Analytic methods depending on the optical properties of a finely divided suspension have recently achieved considerable prominence. Both the turbidimeter and the nephelometer have been used successfully in quantitative work when the amounts of material were too small to weigh or when the recovery of the substance to be weighed demanded long and tedious manipulation. The quantitative determination of albumin in urine presents many of these difficulties. This fact was pointed out by Folin and Denis1 in a paper published in 1914, in which a method was described whereby a quantitative estimation of protein in urine could be performed rapidly by means of the turbidimeter. The results obtained agreed well with gravimetric determinations. Since a method depending on the amount of light reflected by a turbid liquid should permit of the determination of smaller quantities of material than one in which the absorbed light is measured, it was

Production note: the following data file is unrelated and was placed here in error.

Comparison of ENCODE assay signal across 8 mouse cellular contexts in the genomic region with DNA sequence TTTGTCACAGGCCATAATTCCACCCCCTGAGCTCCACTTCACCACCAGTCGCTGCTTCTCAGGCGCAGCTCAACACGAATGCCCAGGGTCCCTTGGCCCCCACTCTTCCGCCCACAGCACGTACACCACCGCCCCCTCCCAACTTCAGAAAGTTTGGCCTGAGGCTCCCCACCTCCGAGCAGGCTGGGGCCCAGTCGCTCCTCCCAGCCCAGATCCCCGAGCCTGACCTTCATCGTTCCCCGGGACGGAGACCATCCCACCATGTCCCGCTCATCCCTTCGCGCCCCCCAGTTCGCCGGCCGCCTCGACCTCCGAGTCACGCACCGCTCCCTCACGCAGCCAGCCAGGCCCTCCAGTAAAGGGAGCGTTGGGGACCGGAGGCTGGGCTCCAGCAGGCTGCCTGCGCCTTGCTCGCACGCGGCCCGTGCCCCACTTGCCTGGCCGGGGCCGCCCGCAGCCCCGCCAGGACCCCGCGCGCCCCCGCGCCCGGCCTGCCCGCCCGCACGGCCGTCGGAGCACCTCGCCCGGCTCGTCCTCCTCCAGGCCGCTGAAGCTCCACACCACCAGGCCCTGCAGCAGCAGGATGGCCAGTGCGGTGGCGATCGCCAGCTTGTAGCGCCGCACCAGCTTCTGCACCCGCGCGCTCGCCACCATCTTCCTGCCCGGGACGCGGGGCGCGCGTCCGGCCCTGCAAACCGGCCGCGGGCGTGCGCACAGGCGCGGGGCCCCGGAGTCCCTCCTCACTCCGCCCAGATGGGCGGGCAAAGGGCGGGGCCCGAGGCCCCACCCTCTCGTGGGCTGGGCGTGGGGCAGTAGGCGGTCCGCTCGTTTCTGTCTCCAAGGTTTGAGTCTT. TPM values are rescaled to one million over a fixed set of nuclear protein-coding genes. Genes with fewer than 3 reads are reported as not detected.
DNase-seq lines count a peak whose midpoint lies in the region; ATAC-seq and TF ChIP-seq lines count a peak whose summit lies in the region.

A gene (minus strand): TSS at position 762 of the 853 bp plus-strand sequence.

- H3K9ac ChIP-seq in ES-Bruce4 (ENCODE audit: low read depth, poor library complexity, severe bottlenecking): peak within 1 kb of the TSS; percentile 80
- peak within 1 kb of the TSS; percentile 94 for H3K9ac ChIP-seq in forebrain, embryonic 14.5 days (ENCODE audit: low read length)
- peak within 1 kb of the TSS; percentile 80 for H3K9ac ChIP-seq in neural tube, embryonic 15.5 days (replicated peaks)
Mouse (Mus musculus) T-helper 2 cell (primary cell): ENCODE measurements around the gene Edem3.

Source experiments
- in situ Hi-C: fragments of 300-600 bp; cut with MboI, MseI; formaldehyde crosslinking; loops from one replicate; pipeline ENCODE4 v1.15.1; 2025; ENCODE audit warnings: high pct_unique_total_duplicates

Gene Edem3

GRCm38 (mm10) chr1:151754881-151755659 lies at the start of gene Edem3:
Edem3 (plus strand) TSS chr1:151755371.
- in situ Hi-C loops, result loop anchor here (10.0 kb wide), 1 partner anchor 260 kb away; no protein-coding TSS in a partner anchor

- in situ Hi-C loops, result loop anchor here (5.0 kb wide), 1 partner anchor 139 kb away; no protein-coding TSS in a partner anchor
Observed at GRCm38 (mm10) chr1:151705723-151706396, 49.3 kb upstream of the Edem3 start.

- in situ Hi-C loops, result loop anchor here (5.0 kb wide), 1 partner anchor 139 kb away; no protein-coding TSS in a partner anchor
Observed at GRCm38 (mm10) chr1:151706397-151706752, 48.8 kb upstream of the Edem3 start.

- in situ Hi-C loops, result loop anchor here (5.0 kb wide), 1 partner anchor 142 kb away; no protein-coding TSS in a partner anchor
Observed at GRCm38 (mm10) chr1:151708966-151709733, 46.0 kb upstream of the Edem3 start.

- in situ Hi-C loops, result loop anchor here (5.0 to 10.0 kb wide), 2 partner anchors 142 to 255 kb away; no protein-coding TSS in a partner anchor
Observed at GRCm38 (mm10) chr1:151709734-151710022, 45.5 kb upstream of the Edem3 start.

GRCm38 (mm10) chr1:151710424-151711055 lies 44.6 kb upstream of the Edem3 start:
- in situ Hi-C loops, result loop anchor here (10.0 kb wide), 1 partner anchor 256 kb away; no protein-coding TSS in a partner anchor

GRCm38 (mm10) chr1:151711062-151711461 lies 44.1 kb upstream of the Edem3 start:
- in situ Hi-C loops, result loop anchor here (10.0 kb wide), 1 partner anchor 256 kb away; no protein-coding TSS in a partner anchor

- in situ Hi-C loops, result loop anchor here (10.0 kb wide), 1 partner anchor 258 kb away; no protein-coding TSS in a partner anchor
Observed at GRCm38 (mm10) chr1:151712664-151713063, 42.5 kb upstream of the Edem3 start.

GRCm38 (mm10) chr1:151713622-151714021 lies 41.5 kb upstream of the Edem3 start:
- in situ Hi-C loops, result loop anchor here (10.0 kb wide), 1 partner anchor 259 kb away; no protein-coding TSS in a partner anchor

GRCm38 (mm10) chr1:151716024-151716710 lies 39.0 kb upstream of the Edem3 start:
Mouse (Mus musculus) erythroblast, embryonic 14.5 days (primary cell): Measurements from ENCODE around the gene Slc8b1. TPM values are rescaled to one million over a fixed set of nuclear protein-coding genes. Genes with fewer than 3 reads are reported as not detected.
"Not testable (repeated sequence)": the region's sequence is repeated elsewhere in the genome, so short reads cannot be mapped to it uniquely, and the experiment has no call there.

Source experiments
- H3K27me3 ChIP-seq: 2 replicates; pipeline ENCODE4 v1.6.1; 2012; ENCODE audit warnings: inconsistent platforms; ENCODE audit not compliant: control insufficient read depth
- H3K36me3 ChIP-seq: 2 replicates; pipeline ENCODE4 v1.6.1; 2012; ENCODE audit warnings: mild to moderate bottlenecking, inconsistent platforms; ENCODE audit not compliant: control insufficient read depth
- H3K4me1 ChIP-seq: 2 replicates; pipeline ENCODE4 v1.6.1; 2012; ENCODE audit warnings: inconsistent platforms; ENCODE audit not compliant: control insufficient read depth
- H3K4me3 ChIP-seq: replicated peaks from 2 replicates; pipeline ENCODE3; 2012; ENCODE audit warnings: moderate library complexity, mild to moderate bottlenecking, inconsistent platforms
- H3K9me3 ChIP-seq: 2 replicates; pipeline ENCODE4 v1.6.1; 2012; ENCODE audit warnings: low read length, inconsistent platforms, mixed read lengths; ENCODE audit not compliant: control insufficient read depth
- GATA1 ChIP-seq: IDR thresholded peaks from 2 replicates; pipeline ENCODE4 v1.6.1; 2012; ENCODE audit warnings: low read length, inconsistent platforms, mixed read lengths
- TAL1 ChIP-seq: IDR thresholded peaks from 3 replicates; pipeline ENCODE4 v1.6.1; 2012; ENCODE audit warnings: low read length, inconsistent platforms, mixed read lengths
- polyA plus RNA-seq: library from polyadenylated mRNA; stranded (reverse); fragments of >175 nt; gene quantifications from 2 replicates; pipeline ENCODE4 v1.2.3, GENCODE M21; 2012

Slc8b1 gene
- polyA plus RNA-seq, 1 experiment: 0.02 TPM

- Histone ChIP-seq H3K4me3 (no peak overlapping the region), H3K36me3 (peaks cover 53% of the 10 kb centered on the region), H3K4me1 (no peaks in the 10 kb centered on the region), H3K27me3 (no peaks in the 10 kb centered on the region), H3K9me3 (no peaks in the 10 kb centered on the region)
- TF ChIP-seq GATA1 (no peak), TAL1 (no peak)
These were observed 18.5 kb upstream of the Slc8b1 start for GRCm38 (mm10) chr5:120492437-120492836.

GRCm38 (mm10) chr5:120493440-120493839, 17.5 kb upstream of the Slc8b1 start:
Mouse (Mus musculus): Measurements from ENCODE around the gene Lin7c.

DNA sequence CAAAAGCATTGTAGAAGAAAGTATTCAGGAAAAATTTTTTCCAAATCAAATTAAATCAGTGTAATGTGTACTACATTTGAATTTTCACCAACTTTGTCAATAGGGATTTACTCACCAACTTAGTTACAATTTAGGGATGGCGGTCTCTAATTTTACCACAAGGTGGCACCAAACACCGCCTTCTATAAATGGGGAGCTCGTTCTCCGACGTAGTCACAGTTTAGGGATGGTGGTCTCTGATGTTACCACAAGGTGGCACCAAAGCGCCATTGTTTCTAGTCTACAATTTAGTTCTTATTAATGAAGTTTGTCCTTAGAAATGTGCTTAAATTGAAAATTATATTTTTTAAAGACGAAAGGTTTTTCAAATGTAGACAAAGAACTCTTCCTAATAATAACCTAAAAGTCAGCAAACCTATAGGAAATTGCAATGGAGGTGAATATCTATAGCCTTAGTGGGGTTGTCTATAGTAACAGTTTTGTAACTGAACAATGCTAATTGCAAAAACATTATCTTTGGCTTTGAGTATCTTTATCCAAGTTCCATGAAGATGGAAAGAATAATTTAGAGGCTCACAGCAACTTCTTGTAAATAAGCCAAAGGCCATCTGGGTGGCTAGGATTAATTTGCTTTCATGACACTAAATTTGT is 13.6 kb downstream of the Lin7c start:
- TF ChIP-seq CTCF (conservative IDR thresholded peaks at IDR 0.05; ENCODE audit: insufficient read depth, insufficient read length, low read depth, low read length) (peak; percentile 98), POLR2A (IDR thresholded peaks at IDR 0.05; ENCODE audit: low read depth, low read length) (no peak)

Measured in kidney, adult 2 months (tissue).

MARSHALL JTW, BANKS HW, GRAVES SS. A STUDY OF PROTEINS IN URINEAND A COMPARISON OF GRAVIMETRIC AND NEPHELOMETRIC METHODS FOR THEIR ESTIMATION. Arch Intern Med (Chic). 1916;XVIII(2):250–262. doi:10.1001/archinte.1916.00080150115007
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